Francesco Casetti (Yale University)
What Do You Mean When You Say “Cinema”?
Thanks to new devices, from DVD players to smart phones, cinema increasingly lives outside its traditional place, the film theatre. Does this new condition represent a break in the history of cinema? Is it driving us outside a tradition? In response to such questions, the lecture will retrace the idea of the “specificity” of cinema in early film theories, arguing that cinema has been defined both as an apparatus and as a form of experience. What survives now is the form of experience, even in the absence of the apparatus. This survival has a cost: in order to get a sense of continuity, we must consider the history of cinema as a field of experiences that will have come into effect only in the future – we must design a preposterous history.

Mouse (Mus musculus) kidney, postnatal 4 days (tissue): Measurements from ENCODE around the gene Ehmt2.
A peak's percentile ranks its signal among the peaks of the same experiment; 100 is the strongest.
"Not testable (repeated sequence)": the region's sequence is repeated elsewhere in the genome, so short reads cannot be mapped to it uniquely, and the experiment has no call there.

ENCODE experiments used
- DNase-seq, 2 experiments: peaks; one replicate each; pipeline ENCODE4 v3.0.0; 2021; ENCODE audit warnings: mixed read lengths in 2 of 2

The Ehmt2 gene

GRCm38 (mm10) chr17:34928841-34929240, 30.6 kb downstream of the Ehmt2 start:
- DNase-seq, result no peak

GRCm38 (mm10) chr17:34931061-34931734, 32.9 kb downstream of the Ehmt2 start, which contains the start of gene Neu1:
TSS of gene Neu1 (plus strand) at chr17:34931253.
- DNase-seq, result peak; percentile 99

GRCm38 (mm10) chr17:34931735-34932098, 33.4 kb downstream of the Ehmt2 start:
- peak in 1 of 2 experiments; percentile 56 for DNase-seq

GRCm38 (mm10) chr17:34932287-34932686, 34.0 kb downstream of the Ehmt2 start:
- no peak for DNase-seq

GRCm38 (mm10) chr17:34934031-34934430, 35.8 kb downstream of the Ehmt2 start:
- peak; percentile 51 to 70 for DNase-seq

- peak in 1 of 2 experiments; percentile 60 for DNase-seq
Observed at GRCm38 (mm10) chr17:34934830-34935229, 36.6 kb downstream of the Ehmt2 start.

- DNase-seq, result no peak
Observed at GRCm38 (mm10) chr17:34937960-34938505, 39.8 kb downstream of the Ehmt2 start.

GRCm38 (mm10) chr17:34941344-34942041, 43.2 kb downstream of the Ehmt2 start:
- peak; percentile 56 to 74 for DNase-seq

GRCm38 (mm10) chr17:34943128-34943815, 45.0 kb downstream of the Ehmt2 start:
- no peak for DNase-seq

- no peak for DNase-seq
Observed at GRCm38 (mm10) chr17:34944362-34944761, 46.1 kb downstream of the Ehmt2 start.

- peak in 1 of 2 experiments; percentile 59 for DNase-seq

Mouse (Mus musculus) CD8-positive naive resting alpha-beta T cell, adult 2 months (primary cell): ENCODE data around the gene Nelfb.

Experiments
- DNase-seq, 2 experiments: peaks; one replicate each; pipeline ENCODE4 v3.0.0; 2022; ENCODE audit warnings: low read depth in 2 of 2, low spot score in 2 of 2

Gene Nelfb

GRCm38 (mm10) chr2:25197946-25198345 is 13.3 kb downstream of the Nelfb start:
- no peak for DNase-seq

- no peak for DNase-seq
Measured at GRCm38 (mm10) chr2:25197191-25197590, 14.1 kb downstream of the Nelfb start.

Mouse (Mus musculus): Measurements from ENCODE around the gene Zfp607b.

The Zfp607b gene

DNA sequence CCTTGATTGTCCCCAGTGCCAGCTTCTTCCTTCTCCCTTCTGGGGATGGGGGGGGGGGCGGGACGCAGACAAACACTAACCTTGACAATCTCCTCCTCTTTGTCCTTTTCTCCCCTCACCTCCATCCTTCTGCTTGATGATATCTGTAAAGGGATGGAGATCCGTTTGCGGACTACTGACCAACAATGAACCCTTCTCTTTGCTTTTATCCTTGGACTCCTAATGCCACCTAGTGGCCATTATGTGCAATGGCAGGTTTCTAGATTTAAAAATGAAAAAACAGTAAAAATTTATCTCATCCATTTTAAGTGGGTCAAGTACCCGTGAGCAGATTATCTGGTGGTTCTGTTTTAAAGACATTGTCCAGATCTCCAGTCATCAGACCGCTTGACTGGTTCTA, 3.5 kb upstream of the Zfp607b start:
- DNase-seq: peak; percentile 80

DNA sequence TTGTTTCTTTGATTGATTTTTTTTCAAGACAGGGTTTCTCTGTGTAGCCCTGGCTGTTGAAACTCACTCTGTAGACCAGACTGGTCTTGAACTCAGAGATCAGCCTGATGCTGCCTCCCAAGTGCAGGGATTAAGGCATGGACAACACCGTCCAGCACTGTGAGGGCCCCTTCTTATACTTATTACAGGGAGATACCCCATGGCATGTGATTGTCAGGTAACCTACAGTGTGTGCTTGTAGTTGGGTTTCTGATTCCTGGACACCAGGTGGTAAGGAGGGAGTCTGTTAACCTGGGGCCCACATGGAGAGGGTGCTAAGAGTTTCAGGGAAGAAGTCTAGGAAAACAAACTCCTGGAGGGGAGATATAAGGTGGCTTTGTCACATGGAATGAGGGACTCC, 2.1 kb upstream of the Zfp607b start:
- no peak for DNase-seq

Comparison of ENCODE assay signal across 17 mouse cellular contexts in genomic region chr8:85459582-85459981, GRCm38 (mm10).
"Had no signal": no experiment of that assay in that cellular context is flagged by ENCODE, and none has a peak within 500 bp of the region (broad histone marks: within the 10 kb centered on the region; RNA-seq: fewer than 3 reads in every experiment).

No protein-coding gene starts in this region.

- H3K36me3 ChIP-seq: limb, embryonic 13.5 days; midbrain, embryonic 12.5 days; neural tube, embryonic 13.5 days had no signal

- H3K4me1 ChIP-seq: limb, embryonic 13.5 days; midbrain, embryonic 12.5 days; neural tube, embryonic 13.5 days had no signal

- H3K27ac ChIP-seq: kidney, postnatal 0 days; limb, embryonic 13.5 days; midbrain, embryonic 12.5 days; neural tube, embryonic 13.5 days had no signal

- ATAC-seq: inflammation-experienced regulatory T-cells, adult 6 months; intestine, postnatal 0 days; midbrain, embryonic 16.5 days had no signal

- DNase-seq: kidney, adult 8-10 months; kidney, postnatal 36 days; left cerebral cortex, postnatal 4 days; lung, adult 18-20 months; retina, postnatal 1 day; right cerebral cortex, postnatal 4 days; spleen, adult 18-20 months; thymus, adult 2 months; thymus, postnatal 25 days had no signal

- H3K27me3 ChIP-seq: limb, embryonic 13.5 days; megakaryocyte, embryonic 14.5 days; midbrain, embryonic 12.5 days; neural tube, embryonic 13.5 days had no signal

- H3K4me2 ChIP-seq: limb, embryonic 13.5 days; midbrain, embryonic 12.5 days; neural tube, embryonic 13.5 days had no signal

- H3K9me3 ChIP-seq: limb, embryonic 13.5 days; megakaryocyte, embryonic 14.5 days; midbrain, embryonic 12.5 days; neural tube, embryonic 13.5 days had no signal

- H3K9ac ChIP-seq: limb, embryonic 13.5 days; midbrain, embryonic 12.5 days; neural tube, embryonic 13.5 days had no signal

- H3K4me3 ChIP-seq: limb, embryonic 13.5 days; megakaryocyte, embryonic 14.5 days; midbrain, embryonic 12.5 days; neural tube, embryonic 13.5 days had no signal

Workshop with Francesco Casetti from 2-4 pm, IG Building, Room 7.312 (Film Studies Room). For registration and information contact us at email@example.com.
Francesco Casetti is Professor in the Film Studies and Humanities Programs at Yale University. His research on film and visual media addresses their stylistic forms, their relation to the cultural forms of modernity, and the question of spectatorship. Major publications include Inside the Gaze: The Fiction Film and Its Spectator (Indiana University Press, 1998), Theories of Cinema, 1945–1995 (University of Texas Press, 1999) and Eye of the Century: Film, Experience, and Modernity (Columbia University Press, 2008). He is the co-founder of the Permanent Seminar on the History of Film Theory (www.filmtheories.org), an international network of scholars. In 2014, the Permanent Seminar is planning a conference in cooperation with the Institute for Social Research at the Goethe University titled “Critical Film and Media Theory. Exploring the Frankfurt Legacy.“